Tuesday, February 26, 2013

On the shape of trees with random taxa addition or subtraction

Since I have a new function for add tips at random to a tree; and it is even easier to write a function to drop tips randomly from the tree - i.e., here it is:
drop.random<-function(tree,n=1)
tree<-drop.tip(tree,tip=sample(tree\$tip.label)[1:n])
I thought it might be fun to look at the effects of adding or subtracting tips at random from the tree. We already know that random missing taxa tends to create trees with longer than expected terminal edges - seemingly a slow-down in the rate of lineage diversification through time.

This is not very scientific, but first let's look at the LTT and Pybus & Harvey's (2000) γ for a single tree that we initiate with 100 species and then add to randomly using add.random in increments of 10. Here's our code (minus creating the video):
require(phytools)
tree<-pbtree(n=100,scale=1)
mas<-900
for(i in 1:(mas/10+1)){
x<-ltt(tree,plot=FALSE)
plot(x\$times[2:length(x\$times)],x\$ltt[2:length(x\$ltt)], xlab="time",ylab="lineages",log="y",type="l",xlim=c(0,1), ylim=c(2,max(x\$ltt)))
lines(c(0,1),c(2,max(x\$ltt)),lty=2)
text(x=0,y=max(x\$ltt),paste("N = ",length(tree\$tip), "\n","gamma = ",round(x\$gamma,3),sep=""),adj=c(0,1))
}

And here's the result:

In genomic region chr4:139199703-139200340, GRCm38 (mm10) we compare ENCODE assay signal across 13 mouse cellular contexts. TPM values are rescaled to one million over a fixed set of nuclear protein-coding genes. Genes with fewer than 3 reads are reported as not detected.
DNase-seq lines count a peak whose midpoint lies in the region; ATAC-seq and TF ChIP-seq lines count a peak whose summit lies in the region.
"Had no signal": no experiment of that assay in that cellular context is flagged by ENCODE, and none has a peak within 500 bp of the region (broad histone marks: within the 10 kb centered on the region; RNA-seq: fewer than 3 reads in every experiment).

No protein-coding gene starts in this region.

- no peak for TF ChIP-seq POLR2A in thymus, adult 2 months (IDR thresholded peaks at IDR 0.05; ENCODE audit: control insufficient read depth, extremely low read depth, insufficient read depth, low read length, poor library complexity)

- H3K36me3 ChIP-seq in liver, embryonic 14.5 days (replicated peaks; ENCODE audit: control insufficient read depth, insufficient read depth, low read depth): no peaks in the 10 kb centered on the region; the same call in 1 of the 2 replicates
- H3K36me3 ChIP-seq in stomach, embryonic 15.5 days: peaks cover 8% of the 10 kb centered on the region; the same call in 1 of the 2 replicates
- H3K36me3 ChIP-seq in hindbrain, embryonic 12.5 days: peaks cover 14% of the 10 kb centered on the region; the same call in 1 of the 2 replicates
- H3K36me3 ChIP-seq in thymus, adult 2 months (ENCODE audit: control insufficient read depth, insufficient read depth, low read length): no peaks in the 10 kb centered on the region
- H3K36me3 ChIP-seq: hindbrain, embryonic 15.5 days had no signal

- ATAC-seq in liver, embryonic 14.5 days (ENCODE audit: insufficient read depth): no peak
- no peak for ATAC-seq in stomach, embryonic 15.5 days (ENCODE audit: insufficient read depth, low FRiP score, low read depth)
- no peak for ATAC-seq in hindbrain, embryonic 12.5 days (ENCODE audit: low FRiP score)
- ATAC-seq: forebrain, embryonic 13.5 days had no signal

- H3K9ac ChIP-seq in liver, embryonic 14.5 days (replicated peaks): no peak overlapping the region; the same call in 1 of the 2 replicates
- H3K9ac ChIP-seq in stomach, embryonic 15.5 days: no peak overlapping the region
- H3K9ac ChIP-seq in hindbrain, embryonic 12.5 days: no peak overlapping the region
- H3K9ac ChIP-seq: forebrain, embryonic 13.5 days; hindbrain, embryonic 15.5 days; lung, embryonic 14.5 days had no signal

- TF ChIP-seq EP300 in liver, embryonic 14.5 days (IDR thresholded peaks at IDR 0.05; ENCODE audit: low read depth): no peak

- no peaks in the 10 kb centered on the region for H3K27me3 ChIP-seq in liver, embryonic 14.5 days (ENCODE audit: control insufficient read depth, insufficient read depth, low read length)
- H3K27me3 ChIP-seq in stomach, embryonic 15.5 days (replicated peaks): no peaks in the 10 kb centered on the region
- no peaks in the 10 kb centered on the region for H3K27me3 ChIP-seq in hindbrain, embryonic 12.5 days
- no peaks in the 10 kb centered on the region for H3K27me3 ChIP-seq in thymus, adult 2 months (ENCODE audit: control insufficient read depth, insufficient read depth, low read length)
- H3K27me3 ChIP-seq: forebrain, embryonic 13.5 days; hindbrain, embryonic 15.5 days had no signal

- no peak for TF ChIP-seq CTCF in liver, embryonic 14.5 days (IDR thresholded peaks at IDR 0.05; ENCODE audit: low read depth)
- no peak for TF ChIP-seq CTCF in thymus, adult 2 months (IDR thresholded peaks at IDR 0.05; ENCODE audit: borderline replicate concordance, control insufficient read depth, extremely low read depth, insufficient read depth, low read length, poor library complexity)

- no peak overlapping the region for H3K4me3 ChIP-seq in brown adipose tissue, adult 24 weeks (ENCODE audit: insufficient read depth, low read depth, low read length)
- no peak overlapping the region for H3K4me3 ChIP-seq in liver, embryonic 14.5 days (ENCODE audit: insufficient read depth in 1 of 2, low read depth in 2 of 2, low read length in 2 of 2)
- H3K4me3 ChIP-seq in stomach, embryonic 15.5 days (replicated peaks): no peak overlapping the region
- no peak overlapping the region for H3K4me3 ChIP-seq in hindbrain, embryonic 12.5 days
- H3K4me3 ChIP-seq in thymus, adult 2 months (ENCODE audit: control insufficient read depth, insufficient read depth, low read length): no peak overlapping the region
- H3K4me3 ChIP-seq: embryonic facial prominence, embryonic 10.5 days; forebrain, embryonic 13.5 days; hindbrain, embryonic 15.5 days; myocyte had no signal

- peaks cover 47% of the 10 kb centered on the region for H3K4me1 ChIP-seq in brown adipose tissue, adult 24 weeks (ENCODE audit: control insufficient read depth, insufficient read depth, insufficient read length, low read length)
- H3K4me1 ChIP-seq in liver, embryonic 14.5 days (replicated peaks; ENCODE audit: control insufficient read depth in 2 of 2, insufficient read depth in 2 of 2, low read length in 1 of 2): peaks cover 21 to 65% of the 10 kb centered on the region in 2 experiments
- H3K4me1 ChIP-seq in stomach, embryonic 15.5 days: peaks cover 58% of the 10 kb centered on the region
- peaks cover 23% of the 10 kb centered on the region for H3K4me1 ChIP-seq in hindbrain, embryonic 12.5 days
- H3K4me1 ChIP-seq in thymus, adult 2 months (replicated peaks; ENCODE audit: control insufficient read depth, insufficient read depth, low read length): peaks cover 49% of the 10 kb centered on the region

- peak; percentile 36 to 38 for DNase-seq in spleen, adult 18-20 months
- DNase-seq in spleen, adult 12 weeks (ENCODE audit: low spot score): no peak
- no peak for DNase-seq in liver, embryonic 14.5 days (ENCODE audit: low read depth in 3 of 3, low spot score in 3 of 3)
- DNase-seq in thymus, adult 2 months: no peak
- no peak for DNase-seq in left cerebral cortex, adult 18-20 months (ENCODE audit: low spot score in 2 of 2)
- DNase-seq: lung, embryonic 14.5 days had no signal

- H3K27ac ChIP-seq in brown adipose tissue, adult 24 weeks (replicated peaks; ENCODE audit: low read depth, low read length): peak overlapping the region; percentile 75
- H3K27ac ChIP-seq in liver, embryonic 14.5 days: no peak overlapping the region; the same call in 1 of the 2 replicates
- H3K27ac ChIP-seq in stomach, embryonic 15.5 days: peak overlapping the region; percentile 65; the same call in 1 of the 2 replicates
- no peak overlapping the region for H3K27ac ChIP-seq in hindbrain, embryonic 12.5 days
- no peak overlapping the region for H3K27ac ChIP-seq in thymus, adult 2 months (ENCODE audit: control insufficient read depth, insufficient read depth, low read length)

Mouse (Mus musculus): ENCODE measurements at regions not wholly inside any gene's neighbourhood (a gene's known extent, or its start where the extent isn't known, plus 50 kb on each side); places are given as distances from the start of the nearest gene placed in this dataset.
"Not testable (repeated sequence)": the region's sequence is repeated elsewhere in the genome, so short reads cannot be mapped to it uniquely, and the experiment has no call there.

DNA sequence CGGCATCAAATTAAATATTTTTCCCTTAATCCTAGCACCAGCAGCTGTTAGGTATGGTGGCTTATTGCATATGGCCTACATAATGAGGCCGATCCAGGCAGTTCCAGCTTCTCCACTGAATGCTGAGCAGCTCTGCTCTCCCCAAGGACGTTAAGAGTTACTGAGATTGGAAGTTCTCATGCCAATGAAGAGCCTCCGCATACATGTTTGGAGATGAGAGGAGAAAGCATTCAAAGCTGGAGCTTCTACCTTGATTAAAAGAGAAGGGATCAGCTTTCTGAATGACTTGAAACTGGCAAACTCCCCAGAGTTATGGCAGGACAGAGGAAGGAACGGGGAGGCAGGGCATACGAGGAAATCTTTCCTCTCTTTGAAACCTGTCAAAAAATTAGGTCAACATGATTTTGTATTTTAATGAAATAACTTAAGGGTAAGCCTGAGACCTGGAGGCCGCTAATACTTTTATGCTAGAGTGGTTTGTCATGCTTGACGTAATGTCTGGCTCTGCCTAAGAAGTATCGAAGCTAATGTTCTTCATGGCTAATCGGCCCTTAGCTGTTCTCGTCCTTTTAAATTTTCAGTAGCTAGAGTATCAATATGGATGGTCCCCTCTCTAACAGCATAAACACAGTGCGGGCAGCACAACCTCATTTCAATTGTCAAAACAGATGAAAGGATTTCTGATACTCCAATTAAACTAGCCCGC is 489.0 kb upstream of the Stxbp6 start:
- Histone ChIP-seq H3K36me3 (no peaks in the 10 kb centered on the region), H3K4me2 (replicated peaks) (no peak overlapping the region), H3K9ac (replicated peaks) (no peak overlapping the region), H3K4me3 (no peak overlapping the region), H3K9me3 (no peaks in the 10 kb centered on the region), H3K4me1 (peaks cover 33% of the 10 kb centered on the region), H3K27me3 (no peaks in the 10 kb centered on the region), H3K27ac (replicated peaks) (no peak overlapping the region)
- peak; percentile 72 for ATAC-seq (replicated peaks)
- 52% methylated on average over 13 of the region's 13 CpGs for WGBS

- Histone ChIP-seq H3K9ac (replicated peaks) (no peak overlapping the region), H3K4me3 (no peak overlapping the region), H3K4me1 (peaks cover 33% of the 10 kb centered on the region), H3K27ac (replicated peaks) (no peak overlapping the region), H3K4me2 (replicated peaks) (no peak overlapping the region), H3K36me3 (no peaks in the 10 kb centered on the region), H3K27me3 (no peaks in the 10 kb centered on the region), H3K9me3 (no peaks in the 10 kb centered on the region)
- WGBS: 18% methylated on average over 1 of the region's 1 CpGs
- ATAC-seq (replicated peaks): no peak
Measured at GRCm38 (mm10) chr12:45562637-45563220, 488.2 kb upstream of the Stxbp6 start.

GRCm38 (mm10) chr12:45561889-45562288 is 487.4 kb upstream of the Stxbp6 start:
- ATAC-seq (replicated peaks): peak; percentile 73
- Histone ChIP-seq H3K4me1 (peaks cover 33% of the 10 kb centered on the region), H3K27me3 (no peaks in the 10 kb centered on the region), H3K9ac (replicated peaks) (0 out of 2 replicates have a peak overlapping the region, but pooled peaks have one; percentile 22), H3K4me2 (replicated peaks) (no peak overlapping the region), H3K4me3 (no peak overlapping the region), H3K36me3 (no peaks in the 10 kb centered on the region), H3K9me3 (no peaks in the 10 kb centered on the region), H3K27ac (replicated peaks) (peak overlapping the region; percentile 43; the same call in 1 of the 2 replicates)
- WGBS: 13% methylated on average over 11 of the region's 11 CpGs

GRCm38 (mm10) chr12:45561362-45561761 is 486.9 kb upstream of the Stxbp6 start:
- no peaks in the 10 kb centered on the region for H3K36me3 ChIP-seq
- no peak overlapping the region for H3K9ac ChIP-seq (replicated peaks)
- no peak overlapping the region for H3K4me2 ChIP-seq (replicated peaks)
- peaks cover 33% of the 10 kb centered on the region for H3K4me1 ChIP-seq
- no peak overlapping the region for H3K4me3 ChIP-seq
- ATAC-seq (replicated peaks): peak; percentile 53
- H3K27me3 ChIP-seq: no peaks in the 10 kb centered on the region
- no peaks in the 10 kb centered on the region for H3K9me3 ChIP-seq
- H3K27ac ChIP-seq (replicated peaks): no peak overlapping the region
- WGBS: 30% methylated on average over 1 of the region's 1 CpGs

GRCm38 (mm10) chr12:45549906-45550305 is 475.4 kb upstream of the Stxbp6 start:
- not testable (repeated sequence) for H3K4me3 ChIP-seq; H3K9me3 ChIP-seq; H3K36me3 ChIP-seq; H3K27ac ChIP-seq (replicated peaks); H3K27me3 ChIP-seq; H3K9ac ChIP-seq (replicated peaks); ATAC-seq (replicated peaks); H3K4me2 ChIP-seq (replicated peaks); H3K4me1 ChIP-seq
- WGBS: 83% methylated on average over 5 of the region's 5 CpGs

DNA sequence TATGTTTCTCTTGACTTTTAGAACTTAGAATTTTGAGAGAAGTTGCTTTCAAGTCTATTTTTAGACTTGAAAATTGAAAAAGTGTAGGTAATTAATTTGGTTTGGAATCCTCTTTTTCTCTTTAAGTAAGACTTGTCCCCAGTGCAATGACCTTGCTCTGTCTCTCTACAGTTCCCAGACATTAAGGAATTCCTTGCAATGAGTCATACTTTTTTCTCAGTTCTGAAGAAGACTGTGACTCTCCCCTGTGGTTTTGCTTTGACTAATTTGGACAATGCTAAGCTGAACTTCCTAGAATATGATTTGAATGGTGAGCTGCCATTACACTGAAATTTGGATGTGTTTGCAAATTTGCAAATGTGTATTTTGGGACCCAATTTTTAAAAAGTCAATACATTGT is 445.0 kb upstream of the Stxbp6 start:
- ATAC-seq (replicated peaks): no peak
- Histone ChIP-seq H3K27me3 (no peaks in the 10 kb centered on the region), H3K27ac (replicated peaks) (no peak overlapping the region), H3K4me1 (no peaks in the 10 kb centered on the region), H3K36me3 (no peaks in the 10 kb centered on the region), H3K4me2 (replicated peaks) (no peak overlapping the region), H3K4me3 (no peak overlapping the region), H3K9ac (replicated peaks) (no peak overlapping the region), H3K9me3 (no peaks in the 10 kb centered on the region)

OK, next, let's do the opposite - start with 1000 taxa and drop taxa random. First the code:
drop.random<-function(tree,n=1)    tree<-drop.tip(tree,tip=sample(tree\$tip.label)[1:n])
require(phytools)
tree<-pbtree(n=1000,scale=1)
menos<-900
for(i in 1:(menos/10+1)){
x<-ltt(tree,plot=FALSE)
plot(x\$times[2:length(x\$times)],x\$ltt[2:length(x\$ltt)],xlab="time", ylab="lineages",log="y",type="l",xlim=c(0,1), ylim=c(2,max(x\$ltt)))
lines(c(0,1),c(2,max(x\$ltt)),lty=2)
text(x=0,y=max(x\$ltt),paste("N = ",length(tree\$tip), "\n","gamma = ",round(x\$gamma,3),sep=""),adj=c(0,1))
tree<-drop.random(tree,n=10)
}

And the video:

Adding taxa at random, at least by our algorithm, does not seem to affect tree shape all that much; but subtracting random tips, as we expected, makes γ turn progressively more and more negative.

To see if this is idiosyncratic to the specific trees we started with, why don't we replicate the entire process (i.e., 900% addition or subtraction) in a single step for, say, 30 random pure-birth trees. Here's what that looks like. First, adding tips randomly:
XX<-matrix(NA,31,2,dimnames=list(NULL,c("gamma100","gamma1000")))
require(phytools)
for(i in 1:31){
tree<-pbtree(n=100)
XX[i,1]<-ltt(tree,plot=F)\$gamma
XX[i,2]<-ltt(tree,plot=F)\$gamma
}
colMeans(XX)
ZZ<-hist(XX[,2]-XX[,1],plot=F,breaks=-9.5:0.5)
barplot(ZZ\$density,names=ZZ\$mids,space=0,main=expression(gamma[100]-gamma[1000]))

And the results:
> colMeans(XX)
gamma100  gamma1000
0.3568899 -1.9163830
And if we do the same thing dropping tips, here are the results:
> colMeans(YY)
gamma100  gamma1000
-6.1072618 0.2275565
So, on the face of it, it seems as though adding taxa randomly (from 100 to 1000 species in the tree) or dropping taxa (from 1000 to 100) both result in a decrease in γ - however the scale of decrease is highly asymmetrical, with random subtraction resulting in a much greater decrease in γ.

At the start of this little experiment I wasn't sure if random addition of taxa would increase or decrease γ, and in the end it seems to decrease γ but sometimes only a little.